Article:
Those who carried out these actions, because they were sanctioned by the U.S. government, will never see a day in prison--indeed, they are being shielded by the Obama administration for their crimes. Meanwhile, U.S. officials hope to exploit Sweden's attempt to extradite Assange in order to bring him to the U.S.--whether or not he is ever tried on the charges over which he is wanted for questioning in Sweden.

Lawyer Mark Stephens told Al Jazeera, for example, that he has been informed that Swedish authorities have said that if Assange is extradited to them, "they will defer their interest in him to the Americans...It does seem to me that what we have here is nothing more than a holding charge." The United States wants Assange detained, he said, so "ultimately they can get their mitts on him."

Indeed, in a statement posted on the Swedish Prosecution Authority's Web site, Marianne Ny, the prosecutor in charge of the Assange case, has already raised the possibility of Assange being extradited to the U.S.

That Swedish prosecutors are already talking about handing Assange over to the U.S. for prosecution should give the lie to the idea that Assange was jailed merely because he is wanted for questioning on the charges in Sweden.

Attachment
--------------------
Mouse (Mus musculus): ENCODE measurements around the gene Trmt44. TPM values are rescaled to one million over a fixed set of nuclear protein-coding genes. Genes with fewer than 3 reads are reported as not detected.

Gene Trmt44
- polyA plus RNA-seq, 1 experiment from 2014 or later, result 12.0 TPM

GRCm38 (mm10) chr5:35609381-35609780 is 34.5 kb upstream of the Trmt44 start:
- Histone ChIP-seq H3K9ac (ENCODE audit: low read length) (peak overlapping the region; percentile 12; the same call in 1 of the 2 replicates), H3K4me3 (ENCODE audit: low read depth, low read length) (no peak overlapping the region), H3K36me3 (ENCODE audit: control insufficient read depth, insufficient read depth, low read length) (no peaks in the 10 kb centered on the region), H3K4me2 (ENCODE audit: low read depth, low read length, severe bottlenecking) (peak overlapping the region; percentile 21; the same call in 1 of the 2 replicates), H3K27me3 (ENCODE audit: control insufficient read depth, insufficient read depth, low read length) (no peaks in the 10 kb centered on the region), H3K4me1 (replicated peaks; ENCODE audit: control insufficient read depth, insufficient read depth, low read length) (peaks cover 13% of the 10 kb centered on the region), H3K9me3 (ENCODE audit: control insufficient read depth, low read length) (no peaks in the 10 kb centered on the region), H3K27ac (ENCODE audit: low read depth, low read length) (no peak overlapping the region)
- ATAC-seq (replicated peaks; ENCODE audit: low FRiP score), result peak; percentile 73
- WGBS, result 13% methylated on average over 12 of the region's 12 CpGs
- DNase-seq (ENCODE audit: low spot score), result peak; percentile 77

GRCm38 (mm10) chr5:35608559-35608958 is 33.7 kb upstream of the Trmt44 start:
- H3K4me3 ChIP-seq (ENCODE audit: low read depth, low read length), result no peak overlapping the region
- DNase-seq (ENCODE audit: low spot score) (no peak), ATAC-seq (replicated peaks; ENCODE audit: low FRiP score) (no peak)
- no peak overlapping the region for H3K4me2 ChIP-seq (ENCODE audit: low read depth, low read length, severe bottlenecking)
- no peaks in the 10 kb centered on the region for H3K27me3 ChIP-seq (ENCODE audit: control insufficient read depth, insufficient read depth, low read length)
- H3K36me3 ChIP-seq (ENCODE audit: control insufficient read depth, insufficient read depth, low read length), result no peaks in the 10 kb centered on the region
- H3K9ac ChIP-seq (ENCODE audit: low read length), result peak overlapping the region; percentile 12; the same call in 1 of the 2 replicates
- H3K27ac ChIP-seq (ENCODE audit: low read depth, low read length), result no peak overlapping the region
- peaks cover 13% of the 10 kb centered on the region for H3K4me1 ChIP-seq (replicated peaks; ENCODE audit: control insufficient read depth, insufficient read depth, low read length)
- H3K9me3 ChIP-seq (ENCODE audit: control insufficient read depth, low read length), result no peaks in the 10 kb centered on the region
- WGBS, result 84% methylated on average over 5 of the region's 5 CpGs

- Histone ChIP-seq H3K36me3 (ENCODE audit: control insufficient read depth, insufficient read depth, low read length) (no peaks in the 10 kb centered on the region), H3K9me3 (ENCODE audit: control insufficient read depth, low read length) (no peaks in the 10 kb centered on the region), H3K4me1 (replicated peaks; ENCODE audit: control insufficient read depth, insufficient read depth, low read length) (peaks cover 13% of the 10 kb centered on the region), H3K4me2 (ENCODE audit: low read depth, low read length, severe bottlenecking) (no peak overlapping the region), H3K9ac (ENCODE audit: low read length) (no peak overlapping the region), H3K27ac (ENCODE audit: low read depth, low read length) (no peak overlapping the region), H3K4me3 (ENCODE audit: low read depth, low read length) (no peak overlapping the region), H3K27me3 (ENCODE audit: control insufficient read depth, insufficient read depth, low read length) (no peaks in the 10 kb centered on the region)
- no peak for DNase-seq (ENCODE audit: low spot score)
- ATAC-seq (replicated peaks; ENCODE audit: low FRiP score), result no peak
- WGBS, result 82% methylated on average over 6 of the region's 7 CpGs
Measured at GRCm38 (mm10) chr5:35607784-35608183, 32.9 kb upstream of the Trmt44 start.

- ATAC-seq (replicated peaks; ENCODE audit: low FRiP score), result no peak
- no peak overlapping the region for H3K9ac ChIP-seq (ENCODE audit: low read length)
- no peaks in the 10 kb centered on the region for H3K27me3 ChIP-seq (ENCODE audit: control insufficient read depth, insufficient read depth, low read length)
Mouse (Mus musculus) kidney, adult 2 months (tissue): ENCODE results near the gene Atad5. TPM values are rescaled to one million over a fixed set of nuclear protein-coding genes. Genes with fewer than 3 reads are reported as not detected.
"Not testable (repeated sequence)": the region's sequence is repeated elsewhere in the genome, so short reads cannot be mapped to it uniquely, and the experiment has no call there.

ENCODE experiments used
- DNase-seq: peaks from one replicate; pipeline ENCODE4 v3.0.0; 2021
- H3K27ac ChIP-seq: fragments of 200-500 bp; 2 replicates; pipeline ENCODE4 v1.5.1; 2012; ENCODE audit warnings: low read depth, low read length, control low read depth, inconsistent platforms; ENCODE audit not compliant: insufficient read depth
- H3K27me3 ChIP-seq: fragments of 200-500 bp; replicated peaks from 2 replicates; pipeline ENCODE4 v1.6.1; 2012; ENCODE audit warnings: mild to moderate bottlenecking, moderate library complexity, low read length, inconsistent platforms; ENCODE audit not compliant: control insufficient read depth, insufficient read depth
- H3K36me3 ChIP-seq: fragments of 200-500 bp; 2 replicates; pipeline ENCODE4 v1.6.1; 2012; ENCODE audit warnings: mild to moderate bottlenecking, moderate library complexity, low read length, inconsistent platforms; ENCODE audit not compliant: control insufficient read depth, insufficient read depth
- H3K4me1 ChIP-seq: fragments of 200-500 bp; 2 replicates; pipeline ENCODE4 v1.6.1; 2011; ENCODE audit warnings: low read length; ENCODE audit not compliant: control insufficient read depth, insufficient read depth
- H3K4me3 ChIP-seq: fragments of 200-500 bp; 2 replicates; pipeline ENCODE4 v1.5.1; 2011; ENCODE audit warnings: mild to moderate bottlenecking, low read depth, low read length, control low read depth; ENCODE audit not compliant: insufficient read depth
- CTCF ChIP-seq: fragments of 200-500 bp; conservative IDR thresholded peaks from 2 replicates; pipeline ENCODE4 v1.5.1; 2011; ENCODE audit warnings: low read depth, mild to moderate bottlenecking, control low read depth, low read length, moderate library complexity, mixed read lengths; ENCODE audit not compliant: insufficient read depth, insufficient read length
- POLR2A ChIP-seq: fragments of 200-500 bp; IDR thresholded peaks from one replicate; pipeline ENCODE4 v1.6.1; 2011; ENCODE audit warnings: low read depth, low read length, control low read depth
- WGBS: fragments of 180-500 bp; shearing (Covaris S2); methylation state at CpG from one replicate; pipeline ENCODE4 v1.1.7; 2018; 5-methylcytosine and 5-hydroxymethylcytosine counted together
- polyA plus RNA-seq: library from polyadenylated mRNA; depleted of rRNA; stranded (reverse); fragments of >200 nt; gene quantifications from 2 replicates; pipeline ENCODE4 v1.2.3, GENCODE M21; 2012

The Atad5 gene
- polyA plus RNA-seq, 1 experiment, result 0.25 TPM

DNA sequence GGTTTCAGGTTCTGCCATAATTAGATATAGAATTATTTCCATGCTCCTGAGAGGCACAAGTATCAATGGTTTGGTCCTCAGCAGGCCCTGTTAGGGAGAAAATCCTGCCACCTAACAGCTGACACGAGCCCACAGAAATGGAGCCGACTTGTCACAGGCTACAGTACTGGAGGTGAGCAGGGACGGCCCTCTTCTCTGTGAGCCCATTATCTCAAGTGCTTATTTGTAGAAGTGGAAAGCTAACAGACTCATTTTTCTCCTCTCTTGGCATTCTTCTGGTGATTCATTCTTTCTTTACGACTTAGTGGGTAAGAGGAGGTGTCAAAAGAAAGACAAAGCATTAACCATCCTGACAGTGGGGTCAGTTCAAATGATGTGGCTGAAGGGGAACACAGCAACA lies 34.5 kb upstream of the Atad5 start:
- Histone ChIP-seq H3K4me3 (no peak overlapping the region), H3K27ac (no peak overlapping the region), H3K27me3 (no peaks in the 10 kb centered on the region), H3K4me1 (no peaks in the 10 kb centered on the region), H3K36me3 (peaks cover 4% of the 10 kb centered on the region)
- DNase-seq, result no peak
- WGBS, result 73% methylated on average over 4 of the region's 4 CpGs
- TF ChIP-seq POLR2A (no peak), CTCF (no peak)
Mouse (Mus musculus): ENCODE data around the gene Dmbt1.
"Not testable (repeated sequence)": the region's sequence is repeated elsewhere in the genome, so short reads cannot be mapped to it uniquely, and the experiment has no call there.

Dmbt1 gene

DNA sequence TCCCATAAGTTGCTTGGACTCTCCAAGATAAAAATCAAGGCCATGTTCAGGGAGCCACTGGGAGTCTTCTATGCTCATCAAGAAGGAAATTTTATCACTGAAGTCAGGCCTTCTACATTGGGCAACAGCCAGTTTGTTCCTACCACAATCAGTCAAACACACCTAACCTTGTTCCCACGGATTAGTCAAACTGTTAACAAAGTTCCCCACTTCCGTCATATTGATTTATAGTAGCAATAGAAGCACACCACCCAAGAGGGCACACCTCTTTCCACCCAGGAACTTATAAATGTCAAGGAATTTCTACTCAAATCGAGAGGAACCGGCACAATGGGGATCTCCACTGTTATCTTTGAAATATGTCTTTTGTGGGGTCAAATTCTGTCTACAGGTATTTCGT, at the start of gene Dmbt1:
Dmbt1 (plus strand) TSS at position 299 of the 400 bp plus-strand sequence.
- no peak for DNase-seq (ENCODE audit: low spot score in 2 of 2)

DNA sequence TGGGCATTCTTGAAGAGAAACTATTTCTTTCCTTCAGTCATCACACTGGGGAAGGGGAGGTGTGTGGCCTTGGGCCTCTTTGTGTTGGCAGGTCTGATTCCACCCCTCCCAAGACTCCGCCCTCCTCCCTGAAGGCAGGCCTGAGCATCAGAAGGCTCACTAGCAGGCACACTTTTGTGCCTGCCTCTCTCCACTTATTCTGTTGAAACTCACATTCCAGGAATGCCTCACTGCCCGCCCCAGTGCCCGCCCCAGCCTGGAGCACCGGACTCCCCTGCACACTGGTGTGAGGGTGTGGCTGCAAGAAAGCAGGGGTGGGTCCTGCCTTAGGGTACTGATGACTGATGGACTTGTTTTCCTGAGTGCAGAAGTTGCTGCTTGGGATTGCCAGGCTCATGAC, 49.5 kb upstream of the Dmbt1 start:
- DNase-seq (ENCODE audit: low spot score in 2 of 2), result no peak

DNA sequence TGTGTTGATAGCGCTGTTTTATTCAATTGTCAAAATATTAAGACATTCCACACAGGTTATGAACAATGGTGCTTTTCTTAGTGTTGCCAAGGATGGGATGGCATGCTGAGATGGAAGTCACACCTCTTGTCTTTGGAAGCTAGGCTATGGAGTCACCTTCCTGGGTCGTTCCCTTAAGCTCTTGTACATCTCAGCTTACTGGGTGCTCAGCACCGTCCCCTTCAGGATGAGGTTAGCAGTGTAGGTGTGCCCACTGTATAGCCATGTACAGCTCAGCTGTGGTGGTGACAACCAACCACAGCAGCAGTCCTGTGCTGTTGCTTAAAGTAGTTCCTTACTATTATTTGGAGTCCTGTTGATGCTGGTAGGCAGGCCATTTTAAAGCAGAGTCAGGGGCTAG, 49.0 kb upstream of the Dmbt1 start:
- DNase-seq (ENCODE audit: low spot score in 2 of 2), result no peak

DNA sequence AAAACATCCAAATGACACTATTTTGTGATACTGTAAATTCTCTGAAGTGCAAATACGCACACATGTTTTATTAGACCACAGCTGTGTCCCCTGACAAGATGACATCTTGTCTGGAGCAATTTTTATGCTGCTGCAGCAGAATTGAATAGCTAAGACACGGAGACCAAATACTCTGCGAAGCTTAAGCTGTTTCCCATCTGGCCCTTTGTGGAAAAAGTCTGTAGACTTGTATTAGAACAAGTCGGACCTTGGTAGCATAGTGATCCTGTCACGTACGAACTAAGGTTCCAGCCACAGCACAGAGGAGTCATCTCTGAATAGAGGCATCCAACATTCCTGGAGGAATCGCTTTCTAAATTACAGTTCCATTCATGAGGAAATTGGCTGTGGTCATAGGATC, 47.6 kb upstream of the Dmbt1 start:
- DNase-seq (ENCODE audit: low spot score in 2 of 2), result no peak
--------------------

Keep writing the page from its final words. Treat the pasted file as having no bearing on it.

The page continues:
Instead, international leaders--who care little for women's rights in the best of times--are using the very serious allegations of rape and sexual assault as a cover for their drive to prosecute Assange for his work with WikiLeaks. Just as with the sudden calls to "liberate" Afghan women in the run-up to the war in Afghanistan, we should not take their sudden zeal for women's rights at face value.

As Katrine Axelsson of the group Women Against Rape pointed out in a letter to Britain's Guardian newspaper:

Many women in both Sweden and Britain will wonder at the unusual zeal with which Julian Assange is being pursued for rape allegations...Though Sweden has the highest per capita number of reported rapes in Europe and these have quadrupled in the last 20 years, conviction rates have decreased. On April 23, 2010, Carina Hägg and Nalin Pekgul (respectively MP and chairwoman of Social Democratic Women in Sweden) wrote in the Göteborgs-Posten that "up to 90 percent of all reported rapes never get to court. In 2006, six people were convicted of rape though almost 4,000 people were reported."...

There is a long tradition of the use of rape and sexual assault for political agendas that have nothing to do with women's safety. In the South of the U.S., the lynching of Black men was often justified on grounds that they had raped or even looked at a white woman.

Women don't take kindly to our demand for safety being misused, while rape continues to be neglected at best or protected at worst.

In reality, the prosecution of Assange is part of a government war on dissent that comes in the context of raids and subpoenas of left-wing and antiwar activists in Chicago and the Twin Cities seeking to criminalize support for, among other things, the growing movement for justice for the Palestinian people.

They want to chill our right to dissent. If we are to prevent that, we must stand in defense of the right of Julian Assange, Bradley Manning and WikiLeaks to expose the crimes committed by the U.S.